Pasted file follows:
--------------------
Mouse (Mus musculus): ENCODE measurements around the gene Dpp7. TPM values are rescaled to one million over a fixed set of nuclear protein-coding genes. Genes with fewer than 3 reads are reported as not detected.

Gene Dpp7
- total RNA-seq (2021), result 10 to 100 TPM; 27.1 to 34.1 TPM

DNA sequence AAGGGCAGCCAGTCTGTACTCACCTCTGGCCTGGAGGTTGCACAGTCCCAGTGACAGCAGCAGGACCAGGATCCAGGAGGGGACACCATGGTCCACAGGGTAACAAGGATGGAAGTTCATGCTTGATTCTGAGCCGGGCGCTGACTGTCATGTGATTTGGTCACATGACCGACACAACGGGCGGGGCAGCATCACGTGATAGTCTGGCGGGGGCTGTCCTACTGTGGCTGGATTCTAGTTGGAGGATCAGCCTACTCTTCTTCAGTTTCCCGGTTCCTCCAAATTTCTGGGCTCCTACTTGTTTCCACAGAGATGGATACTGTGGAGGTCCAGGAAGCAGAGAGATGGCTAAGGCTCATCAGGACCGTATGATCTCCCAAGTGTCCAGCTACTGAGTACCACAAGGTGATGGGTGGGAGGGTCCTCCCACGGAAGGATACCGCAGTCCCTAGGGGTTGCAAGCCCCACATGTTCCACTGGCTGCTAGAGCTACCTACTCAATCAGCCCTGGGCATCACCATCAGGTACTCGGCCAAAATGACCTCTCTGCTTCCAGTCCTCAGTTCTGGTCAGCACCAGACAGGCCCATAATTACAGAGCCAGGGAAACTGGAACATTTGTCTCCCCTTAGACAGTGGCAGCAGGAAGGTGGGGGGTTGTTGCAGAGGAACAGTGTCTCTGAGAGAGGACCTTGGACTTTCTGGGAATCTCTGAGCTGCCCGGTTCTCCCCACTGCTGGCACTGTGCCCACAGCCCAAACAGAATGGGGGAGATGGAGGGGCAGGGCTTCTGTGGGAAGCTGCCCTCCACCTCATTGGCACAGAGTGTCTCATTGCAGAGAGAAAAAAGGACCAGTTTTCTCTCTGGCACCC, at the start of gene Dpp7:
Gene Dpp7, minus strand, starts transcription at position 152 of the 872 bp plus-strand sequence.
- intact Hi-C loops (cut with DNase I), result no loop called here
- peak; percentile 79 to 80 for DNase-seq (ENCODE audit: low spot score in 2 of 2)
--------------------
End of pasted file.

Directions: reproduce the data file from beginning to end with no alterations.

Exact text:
Mouse (Mus musculus): ENCODE measurements around the gene Dpp7. TPM values are rescaled to one million over a fixed set of nuclear protein-coding genes. Genes with fewer than 3 reads are reported as not detected.

Gene Dpp7
- total RNA-seq (2021), result 10 to 100 TPM; 27.1 to 34.1 TPM

DNA sequence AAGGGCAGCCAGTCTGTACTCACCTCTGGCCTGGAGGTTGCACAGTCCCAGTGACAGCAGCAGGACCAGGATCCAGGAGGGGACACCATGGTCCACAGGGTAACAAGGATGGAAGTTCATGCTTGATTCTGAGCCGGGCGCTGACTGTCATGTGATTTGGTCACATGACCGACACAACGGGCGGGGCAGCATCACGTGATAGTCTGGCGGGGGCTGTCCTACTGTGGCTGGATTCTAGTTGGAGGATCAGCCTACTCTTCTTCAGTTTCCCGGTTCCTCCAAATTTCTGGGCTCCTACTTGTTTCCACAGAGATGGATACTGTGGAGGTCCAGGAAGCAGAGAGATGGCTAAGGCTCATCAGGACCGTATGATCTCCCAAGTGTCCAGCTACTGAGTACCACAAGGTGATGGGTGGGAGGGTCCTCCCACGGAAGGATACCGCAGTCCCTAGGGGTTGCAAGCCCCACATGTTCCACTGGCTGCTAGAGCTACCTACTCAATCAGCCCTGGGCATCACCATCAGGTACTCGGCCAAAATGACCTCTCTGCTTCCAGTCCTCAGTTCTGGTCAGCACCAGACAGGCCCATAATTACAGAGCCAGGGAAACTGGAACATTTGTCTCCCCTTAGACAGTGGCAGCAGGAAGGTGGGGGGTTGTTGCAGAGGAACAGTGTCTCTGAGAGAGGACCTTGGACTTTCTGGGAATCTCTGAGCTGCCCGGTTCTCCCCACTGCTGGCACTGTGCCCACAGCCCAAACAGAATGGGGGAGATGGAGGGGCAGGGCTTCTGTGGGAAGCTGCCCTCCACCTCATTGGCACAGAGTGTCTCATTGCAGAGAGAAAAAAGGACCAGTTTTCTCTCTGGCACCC, at the start of gene Dpp7:
Gene Dpp7, minus strand, starts transcription at position 152 of the 872 bp plus-strand sequence.
- intact Hi-C loops (cut with DNase I), result no loop called here
- peak; percentile 79 to 80 for DNase-seq (ENCODE audit: low spot score in 2 of 2)